Tulsa Ballet's 'Nutcracker' gets new twist
BY JAMES D. WATTS JR. World Scene Writer
Sunday, December 02, 2012
12/02/12 at 4:08 AM
The last thing Bruce Wells has to worry about whenever he's asked to revise an existing ballet is the original choreographer.
"That's because either that person is no longer with the company, or is no longer walking the earth," Wells said, laughing.
So when Tulsa Ballet artistic director Marcello Angelini first approached Wells about revising the first act of the company's "The Nutcracker," Wells thought all he would do is offer a few suggestions.
"I thought Marcello was just asking for my opinion about the ballet," said Wells, whose career began with New York City Ballet, included time as principal dancer and resident choreographer for Boston Ballet and who now serves on the faculty of the Pacific Northwest Ballet School.
"I watched the DVD Marcello sent me and made a whole lot of notes," Wells said. "I did a full-out script, because when you do a story ballet, you have to be dead-on about everything. Each moment has to lead up to and into the next."
Wells sent all his suggestions to Tulsa, and thought that would be the end of it. Then Angelini called to ask if Wells would come and put all those ideas into motion.
"So this is the first time I've ever had the original choreographer of a ballet watching over my shoulder as I change things," Wells said. "Fortunately, Marcello has been very open about the whole thing."
Tulsa Ballet's current production of "The Nutcracker," which Angelini choreographed, debuted in 2003. In place of the traditional story that begins with a family Christmas party and evolved into a dream-like journey to a "Kingdom of Sweets," Angelini fashioned a slightly more mature story, set in 1920s Paris, that moves from the studios of the Paris Opera to the gardens of the Palace at Versailles.
However, Angelini said, "I was never really satisfied with the opening scene set in the dance studio. We wanted to have a scene that would accommodate a wider range of ages of young dancers, and we wanted to get as many young dancers on stage as we could. But it seemed almost to be a separate scene."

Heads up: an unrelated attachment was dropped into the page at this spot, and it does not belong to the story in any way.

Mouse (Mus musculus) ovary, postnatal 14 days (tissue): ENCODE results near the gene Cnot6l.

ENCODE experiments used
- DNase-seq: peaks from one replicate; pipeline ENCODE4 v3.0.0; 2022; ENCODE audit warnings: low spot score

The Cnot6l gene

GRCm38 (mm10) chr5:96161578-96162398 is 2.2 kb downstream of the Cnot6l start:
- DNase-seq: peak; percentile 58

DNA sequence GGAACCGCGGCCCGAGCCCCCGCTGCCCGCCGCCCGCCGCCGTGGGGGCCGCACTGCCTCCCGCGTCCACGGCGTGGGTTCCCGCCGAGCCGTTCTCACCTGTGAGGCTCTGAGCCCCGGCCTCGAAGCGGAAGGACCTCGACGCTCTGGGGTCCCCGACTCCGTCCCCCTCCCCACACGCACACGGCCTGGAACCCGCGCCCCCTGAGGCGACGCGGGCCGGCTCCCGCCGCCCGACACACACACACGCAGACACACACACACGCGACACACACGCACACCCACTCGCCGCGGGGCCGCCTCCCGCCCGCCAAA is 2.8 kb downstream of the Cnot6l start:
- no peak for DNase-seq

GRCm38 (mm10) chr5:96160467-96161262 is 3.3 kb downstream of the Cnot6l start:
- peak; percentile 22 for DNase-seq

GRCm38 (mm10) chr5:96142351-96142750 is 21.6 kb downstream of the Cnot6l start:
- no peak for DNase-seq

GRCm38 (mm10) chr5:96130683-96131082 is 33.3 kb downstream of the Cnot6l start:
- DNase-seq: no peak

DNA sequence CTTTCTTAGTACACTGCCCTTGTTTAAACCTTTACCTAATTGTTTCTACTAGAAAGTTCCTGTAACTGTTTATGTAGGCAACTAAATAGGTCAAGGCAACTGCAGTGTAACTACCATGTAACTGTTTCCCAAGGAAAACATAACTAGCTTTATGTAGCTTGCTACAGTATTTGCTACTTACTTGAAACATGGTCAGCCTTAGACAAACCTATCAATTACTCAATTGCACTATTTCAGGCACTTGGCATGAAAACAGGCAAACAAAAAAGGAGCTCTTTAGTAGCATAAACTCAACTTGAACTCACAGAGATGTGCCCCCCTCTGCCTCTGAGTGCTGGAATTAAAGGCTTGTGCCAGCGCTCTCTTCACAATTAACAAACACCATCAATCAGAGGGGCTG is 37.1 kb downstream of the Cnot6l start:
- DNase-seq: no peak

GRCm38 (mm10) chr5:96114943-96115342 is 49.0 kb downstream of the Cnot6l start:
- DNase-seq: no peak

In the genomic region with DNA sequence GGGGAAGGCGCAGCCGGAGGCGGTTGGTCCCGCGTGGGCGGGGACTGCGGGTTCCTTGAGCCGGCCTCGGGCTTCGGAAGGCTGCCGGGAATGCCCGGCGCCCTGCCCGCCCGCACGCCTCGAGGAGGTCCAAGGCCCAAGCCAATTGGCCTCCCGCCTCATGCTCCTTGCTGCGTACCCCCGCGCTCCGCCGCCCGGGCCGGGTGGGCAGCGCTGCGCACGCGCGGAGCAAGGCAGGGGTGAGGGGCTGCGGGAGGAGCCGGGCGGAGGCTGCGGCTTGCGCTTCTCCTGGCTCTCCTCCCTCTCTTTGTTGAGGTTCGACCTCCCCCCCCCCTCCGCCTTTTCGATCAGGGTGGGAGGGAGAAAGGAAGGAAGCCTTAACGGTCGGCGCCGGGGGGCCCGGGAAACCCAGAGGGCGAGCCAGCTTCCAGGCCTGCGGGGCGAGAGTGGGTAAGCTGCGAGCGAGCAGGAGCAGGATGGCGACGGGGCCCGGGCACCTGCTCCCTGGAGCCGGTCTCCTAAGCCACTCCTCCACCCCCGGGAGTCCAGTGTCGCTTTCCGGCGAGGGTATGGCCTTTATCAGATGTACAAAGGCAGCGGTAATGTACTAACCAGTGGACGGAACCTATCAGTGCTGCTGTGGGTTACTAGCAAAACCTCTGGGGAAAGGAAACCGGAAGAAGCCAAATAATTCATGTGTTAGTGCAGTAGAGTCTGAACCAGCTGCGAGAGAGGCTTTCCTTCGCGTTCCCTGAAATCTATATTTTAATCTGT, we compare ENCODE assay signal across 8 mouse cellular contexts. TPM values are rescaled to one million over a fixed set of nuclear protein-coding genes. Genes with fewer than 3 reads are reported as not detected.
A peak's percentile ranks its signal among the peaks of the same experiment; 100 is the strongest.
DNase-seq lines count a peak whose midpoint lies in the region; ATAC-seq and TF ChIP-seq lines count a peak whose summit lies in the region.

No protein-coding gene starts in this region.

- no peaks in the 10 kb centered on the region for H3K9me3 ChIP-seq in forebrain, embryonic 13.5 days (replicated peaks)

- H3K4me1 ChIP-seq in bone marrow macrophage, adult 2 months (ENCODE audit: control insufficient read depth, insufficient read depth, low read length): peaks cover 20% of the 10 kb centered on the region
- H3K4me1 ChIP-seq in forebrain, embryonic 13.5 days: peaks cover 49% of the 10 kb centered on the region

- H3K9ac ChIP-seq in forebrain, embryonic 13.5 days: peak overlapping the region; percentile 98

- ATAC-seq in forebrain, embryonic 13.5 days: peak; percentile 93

Angelini approached Wells because, "when it comes to creating story ballets for young dancers, there's no one better than Bruce."
What Wells has come up with is a return to the basics.
"Whenever you're talking about 'Nutcracker,'" Wells said, "you have to go back to the Balanchine version. No one had a deeper and more complete understanding of Tchaikovsky and his music than Balanchine."
That means the opening of Tulsa Ballet's "The Nutcracker" is a family Christmas party. The character of Drosselmeyer is now the person responsible for providing the evening's entertainment - in this case, a portable production of "The Nutcracker," with the battle between the title toy and the evil Mouse King.
"All the children get presents," Wells said. "And some of the presents they receive are large dolls that are wearing the costumes that dancers will be wearing in the second act.
"It's just another way to tie the whole story together," he said. "Marie, our main character, watches 'The Nutcracker,' she sees all these different dolls in these costumes, and it all comes alive when she falls asleep and starts dreaming."
Wells' changes to the ballet also include the return of one of the most popular characters from the old version of "The Nutcracker" - Mother Ginger, whose voluminous skirts disgorge all sizes of clowns.
"The thing about Mother Ginger," Wells said, "is that it's based on a kind of candy box. It was in the shape of a dress, and when it was opened the candy was supposed to rise out of it."
Angelini said that one of the more popular elements of the dance studio scene - the comic romance between the no-nonsense Ballet Mistress and the tipsy Pianist - has been transferred to new characters, a Head Maid and a Butler.
Wells said he's been impressed with how quickly the Tulsa Ballet dancers have taken to all the changes.
"Their concentration has been amazing, because I tend to work at light-speed, and they've had a lot to learn in a very short time. But they seem to pick it right up. And I've had a ball working with them."
When: 2 p.m. Saturday and Dec. 9, 16,
23; 2 and 7 p.m. Dec. 15 and 22.
Where: Chapman Music Hall, Tulsa
PAC, 101 E. Third St.
Tickets: $20-$86. 918-596-7111,
James D. Watts Jr. 918-581-8478
Choreographer Bruce Wells works with dancers Courtney Skalnik, 12 (second from left), who portrays Marie, and Alex Christian, who portrays her mother, while rehearsing for Tulsa Ballet's production of "The Nutcracker." Wells has created new choreography for Tulsa Ballet's version that will return it to a more traditional look. JAMES GIBBARD/Tulsa World